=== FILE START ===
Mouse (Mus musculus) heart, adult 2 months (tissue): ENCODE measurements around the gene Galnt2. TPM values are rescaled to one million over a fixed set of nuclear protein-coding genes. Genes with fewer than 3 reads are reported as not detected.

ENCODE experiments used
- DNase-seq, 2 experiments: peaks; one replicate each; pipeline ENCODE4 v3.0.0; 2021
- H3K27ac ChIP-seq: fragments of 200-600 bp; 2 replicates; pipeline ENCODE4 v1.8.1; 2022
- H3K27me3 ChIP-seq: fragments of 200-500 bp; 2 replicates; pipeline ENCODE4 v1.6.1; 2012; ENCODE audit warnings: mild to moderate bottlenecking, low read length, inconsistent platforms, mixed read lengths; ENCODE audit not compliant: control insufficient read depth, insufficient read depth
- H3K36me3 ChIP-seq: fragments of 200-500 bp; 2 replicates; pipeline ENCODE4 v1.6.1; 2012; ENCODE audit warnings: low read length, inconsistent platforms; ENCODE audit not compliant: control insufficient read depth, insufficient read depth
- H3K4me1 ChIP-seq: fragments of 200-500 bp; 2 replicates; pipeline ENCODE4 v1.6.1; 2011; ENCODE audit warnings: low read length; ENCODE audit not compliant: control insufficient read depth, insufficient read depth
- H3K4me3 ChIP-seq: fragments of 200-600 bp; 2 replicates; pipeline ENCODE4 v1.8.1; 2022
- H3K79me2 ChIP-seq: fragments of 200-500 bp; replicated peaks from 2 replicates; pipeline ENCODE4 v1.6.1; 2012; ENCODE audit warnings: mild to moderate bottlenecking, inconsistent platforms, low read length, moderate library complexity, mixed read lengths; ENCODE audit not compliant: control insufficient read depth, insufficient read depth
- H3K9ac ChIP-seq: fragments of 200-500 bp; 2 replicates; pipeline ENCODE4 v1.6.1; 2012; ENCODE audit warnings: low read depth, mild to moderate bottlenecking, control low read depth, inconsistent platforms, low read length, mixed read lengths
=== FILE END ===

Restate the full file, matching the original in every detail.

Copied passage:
Mouse (Mus musculus) heart, adult 2 months (tissue): ENCODE measurements around the gene Galnt2. TPM values are rescaled to one million over a fixed set of nuclear protein-coding genes. Genes with fewer than 3 reads are reported as not detected.

ENCODE experiments used
- DNase-seq, 2 experiments: peaks; one replicate each; pipeline ENCODE4 v3.0.0; 2021
- H3K27ac ChIP-seq: fragments of 200-600 bp; 2 replicates; pipeline ENCODE4 v1.8.1; 2022
- H3K27me3 ChIP-seq: fragments of 200-500 bp; 2 replicates; pipeline ENCODE4 v1.6.1; 2012; ENCODE audit warnings: mild to moderate bottlenecking, low read length, inconsistent platforms, mixed read lengths; ENCODE audit not compliant: control insufficient read depth, insufficient read depth
- H3K36me3 ChIP-seq: fragments of 200-500 bp; 2 replicates; pipeline ENCODE4 v1.6.1; 2012; ENCODE audit warnings: low read length, inconsistent platforms; ENCODE audit not compliant: control insufficient read depth, insufficient read depth
- H3K4me1 ChIP-seq: fragments of 200-500 bp; 2 replicates; pipeline ENCODE4 v1.6.1; 2011; ENCODE audit warnings: low read length; ENCODE audit not compliant: control insufficient read depth, insufficient read depth
- H3K4me3 ChIP-seq: fragments of 200-600 bp; 2 replicates; pipeline ENCODE4 v1.8.1; 2022
- H3K79me2 ChIP-seq: fragments of 200-500 bp; replicated peaks from 2 replicates; pipeline ENCODE4 v1.6.1; 2012; ENCODE audit warnings: mild to moderate bottlenecking, inconsistent platforms, low read length, moderate library complexity, mixed read lengths; ENCODE audit not compliant: control insufficient read depth, insufficient read depth
- H3K9ac ChIP-seq: fragments of 200-500 bp; 2 replicates; pipeline ENCODE4 v1.6.1; 2012; ENCODE audit warnings: low read depth, mild to moderate bottlenecking, control low read depth, inconsistent platforms, low read length, mixed read lengths